Friday, December 4, 2020     Volume: 21, Issue: 40

Santa Maria Sun / Eats

Alfie's Fish & Chips celebrates a year at its expanded location, continuing to serve fried goodness through COVID-19 challenges


This year has been particularly hard on the owners of Alfie’s Fish & Chips in Lompoc, Mike and Nellie Sewall. Similar to other Santa Barbara County restaurants, the pandemic has forced the longtime Lompoc establishment to shut down not once, but twice. 

Mike and Nellie Sewall are the co-owners of Alfie’s Fish & Chips in Lompoc.

And on top of that, Nellie has been battling cancer.

Taste it
Find Alfie’s Fish & Chips at 610 N. H St., open from 11 a.m. to 9 p.m., seven days a week. For information about the restaurant’s menu, visit, find it on Facebook at @AlfiesFishAndChips, or call (805) 736-0154.

“I was diagnosed with (non-Hodgkin’s lymphoma) in early April,” she said during the second week of November. “I had hopefully my last round of chemotherapy last week. I’ll find out in two weeks if the cancer’s all gone.”

Through it all, the 20-year owners of Alfie’s, who have four adult children and three grandchildren, have persevered, although Nellie has modified the amount of time she spends at the restaurant.

“Before I was diagnosed with cancer, I was at the restaurant every day,” Nellie said. “I’m not here as much in person now.”

With the change in their situation, Mike said his staff has stepped up.

“We don’t do as much cooking as we used to. Our staff has stepped in and done a wonderful job. They’ve been very leadership-oriented,” he said.

Alfie’s recently celebrated a year in its current location, just down North H Street from the old spot, and the Sewalls said the expanded space has increased the restaurant’s opportunities. 

“The dining area in our new place is much bigger than our old one,” Nellie said, noting that the previous location was 1,400 square feet and their new location is about 2,300 square feet.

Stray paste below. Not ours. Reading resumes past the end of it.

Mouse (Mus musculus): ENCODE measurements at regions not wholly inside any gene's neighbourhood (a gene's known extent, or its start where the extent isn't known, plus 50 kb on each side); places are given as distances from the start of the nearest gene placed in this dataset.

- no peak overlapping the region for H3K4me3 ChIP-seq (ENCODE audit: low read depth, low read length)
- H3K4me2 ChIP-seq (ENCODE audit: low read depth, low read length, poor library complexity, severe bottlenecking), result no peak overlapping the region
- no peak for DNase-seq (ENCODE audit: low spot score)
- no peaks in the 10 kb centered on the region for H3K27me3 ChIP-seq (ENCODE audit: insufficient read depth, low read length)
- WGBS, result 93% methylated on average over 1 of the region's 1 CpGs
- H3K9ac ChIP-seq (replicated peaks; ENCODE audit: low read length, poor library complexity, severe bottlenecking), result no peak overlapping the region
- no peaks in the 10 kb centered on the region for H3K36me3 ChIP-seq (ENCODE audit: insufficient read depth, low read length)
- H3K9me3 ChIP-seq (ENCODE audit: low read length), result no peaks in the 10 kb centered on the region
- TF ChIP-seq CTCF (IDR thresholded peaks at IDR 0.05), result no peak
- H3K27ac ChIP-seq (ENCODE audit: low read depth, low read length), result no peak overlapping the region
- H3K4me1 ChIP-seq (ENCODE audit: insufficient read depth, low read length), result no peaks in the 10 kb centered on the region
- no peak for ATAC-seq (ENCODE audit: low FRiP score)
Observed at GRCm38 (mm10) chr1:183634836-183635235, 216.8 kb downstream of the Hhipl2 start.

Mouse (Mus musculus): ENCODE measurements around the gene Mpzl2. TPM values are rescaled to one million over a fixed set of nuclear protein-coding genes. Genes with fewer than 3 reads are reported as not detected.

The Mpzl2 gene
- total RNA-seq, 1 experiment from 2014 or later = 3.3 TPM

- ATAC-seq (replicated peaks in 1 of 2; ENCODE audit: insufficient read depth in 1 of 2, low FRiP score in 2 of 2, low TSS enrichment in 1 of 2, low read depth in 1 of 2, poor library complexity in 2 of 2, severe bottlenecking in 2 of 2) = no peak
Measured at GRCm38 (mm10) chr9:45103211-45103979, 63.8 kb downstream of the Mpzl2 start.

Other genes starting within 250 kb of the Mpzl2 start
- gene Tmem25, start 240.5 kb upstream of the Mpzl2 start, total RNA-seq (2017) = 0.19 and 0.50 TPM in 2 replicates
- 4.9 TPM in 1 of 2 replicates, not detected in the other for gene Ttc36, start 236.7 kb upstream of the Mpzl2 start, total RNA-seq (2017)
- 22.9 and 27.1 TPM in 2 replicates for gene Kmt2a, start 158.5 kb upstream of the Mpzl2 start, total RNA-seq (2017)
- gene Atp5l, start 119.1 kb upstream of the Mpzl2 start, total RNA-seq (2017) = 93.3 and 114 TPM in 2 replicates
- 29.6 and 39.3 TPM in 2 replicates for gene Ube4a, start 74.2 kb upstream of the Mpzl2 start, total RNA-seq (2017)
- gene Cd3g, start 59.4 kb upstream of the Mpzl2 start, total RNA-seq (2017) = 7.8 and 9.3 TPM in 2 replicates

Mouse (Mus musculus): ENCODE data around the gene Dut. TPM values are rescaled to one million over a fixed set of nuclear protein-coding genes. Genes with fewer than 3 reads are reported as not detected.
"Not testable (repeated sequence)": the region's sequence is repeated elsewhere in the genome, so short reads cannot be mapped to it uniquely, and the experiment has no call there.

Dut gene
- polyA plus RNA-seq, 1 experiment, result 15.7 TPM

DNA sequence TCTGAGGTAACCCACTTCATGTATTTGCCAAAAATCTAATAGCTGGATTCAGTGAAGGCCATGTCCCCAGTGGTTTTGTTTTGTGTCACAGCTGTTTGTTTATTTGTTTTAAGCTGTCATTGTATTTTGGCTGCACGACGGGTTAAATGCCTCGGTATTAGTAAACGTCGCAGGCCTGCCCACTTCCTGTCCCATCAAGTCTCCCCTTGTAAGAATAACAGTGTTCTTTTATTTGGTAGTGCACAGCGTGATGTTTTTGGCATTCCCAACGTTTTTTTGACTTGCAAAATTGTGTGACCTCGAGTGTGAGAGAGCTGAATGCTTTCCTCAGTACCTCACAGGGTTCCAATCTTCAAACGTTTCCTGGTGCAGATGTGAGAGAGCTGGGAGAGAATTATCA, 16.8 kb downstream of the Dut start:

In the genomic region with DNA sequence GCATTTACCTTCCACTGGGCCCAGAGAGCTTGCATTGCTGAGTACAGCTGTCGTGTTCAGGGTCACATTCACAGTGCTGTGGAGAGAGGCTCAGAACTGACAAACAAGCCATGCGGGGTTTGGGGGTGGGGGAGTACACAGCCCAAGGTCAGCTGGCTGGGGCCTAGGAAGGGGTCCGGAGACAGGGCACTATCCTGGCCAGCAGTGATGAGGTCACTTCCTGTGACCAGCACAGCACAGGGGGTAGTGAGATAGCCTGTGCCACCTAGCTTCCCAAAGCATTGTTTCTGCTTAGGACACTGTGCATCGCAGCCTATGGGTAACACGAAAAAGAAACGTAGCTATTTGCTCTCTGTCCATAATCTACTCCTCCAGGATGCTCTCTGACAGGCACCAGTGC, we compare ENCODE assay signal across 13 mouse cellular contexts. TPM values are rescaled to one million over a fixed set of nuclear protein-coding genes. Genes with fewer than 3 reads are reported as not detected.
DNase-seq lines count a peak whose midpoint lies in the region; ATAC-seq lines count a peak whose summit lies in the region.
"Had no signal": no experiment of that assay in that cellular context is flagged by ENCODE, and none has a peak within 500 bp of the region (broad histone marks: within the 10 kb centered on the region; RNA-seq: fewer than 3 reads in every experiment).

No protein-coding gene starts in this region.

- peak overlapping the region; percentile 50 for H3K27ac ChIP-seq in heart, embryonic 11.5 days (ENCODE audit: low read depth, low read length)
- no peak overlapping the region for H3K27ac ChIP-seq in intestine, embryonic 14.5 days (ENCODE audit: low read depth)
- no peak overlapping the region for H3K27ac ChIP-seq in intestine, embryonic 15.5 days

That, the Sewalls said, has come in particularly handy because of the restrictions the COVID-19 pandemic has placed on indoor dining.

“We’re allowed 25 percent indoor dining capacity,” Nellie said. “With that, we can seat 32 people. In our old place, with 25 percent capacity, we could have seated eight.”

The expanded space at Alfie’s year-old location on North H Street allows the restaurant to have an English pub, with beer and wine offerings.

Besides allowing for an expanded dining area, Alphie’s has an actual kitchen at the new place, Nellie said, which led to other changes.

“We have an actual English pub,” that sells beer and wine, Mike said.

Nellie said that while the restaurant’s former location got 80 percent of its business from takeout orders, much of the business at the new location still comes from primarily takeout orders.

Alfie’s Fish and Chips gets the word out about its facilities and its fare through its catchy radio commercials. A man and woman banter back and forth, the man with an English accent.

“You always have to have the last word,” the woman remarks near the end of one commercial. 

“Do not,” the man retorts.

Mike and Nellie are that man and woman. Mike speaks with an English accent in the commercial—and though Alphie’s boasts authentic English fish and chips, Mike’s accent is less than authentic in real life.